I hope you are having an exciting summer so far! Here in Denmark, it’s been unusually hot due to the heatwave, and many people seem to be unprepared without air conditioners in their homes. Anyways, amid this ‘warm’ weather, my classmates and I went on a week-long Study Tour where we traveled around Denmark, specifically to the islands called Samsø and Jutland! We’ve done MANY things over the trip, so I’d just like to give you some highlights of the past week.
What first fascinated me was the variety of landscapes outside Copenhagen!
Copenhagen, though designed smartly and more pedestrianized, is still a city that most tourists usually have a chance to explore, but getting to visit vast natural landscape on the island of Samsø, as well as old towns found on Jutland, is, I think, one of the perks of studying abroad. Two of my favorites are the endless “vegetable safari” that we got to tour in Samsø, and Ribe, the oldest town in Denmark as well as Scandinavia.
All these majestic sceneries aside, since I’m in Tasting Culture: Nordic Food, Tradition, and Nutrition, a lot of the activities on the trips were food-related — including eating delicious meals like the picture below!
The keywords in Samsø were fresh vegetables (especially POTATOES!!) and beer. In addition to a beer tasting at a local brewery, where I found my new favorite flavor — licorice, which somewhat tasted like coffee —, we visited a local farm and used vegetables we foraged there for an open sandwich competition! Much like Nordic taste, which accentuates natural flavor by adding the same or opposing spice combined with basic salt and pepper, my group made a sandwich whose color reminds us of fall (or so the cooking teacher commented)…
In Jutland, continuing the food journey from Samsø, we were able to visit many of the places where food is produced, or we made food ourselves!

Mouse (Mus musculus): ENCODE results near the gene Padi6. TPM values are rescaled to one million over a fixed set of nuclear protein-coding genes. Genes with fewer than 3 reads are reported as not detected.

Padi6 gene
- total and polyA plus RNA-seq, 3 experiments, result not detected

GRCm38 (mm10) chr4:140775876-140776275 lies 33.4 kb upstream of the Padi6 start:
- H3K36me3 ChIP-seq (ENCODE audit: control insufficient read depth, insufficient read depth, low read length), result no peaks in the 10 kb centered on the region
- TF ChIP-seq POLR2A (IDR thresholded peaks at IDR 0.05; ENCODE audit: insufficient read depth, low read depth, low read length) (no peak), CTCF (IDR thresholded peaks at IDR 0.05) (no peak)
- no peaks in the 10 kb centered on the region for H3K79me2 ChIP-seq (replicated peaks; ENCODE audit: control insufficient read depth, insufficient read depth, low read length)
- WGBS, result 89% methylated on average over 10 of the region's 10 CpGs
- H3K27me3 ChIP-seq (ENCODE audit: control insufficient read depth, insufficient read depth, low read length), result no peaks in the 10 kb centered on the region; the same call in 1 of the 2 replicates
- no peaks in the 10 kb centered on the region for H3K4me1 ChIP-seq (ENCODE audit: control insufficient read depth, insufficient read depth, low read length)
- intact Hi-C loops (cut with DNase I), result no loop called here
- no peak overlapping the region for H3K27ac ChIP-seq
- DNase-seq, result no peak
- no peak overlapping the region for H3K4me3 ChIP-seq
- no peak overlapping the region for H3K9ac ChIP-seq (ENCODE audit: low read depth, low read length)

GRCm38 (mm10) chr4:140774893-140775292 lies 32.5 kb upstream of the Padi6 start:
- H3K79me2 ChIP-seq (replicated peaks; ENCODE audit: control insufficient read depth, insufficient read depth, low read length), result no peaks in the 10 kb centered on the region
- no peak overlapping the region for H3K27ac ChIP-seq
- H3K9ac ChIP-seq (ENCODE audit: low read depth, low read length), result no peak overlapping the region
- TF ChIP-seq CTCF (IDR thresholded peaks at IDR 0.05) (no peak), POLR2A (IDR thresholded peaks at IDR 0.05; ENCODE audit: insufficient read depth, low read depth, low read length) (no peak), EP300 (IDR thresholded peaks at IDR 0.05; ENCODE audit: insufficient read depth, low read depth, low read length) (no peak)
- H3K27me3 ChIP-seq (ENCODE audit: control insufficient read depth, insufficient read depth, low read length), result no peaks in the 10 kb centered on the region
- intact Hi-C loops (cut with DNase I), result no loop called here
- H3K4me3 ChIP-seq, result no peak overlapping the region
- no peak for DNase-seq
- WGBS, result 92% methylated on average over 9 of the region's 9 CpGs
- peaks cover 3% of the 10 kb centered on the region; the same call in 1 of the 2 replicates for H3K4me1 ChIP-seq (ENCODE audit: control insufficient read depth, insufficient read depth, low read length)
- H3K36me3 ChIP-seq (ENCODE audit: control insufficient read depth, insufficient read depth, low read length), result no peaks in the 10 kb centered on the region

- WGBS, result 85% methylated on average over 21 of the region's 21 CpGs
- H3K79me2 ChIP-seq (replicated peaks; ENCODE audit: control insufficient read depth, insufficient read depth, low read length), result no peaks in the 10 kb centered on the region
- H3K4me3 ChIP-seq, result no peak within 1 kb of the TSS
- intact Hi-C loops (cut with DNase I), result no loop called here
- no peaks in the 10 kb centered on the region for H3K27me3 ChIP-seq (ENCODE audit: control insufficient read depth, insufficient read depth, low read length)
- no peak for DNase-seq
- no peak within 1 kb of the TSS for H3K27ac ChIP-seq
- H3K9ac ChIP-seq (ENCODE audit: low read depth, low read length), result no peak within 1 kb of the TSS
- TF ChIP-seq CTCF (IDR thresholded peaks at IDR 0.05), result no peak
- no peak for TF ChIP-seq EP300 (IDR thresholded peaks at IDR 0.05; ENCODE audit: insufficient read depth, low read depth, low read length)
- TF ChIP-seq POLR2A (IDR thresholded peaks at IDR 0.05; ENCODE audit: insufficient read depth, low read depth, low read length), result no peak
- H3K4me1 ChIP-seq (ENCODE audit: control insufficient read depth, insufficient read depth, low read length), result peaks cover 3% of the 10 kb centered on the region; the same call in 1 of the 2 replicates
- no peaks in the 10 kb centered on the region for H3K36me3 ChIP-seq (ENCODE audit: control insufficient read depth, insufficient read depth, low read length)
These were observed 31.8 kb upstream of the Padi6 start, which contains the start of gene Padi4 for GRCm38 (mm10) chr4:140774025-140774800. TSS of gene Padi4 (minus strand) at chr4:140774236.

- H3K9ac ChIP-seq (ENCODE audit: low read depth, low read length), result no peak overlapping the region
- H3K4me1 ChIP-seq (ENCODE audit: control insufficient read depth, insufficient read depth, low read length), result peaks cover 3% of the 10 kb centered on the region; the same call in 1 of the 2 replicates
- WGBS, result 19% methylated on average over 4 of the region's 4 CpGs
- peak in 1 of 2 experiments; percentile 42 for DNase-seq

We did another foraging in the Wadden Sea National Park, which is designated as a UNESCO World Heritage site. Divided into groups, we caught snails, shrimps, and seaweeds to later cook for ourselves in the natural fire. Though I was not the biggest fan of seafood before, especially of those two specific creatures, I was surprised that the dishes we made tasted so delicious! It was one of the important lessons during this trip — knowing “terroir,” or certain traits or flavor of the food given by the local environment where it was produced, such as soil and climate, affects our food experience. Spending hours under the sun and the strong wind catching the food to fill our bellies, and knowing that they come from the clean waters of the Wadden Sea, it tasted just superb.
Other “terroir” moments were the dairy farm visit and wine tasting. While the dairy farm had a ‘wonderful’ smell of its own, the milk we got to try right out of the machine was the best glass of milk I have ever tasted. “Cold melted soft-served ice cream without that extra sweetness” — was my description of the sensation, if you know what I mean… It was also surprising to learn how high-tech the farm was, monitoring each cow with a barcode to measure the amount of the milk they produce and detect any issues with them if they ever occur!
As opposed to the last time I visited Napa Valley in California when I was underage and was given grape juice and ice candies while waiting around, this time I actually got to do a wine tasting for the first time in my life! There was a technique to learn, of course — the basic principles of three Ws and four Ss.
Knowing the “terroir” is a key to this experience as well— three Ws, or what type of grape they use, where is the region of origin, and when was it produced. In the process, we go through four Ss — see the color in the white background, smell, sip, and savor the aftertaste and tonics — and spit in a bucket!
Reflecting back, as a busy student like myself, I often had meals in the car or during short breaks, where I ate in rush, or while watching TV. On this trip, I was able to learn how to really enjoy and savor the food. It is to know more about the food itself, including its history and origin, and also to taste it using all my senses.
Maybe, these lessons can be applied to life as well. Though we tend to always think of cramming things into our schedule, what’s really important is to feel your presence and in the surroundings including people around you using all the possible senses that you have — regardless of the scales or perceived value of your experience. Whether having a big party, getting coffee with your friend, or just eating dinner by the window in your room — just being curious about what’s in front of you, and really listen, smell, see, taste, and touch — may be a key to happiness.
Anyways, I hope that you are having a happy week so far, and till see you next time on the blog.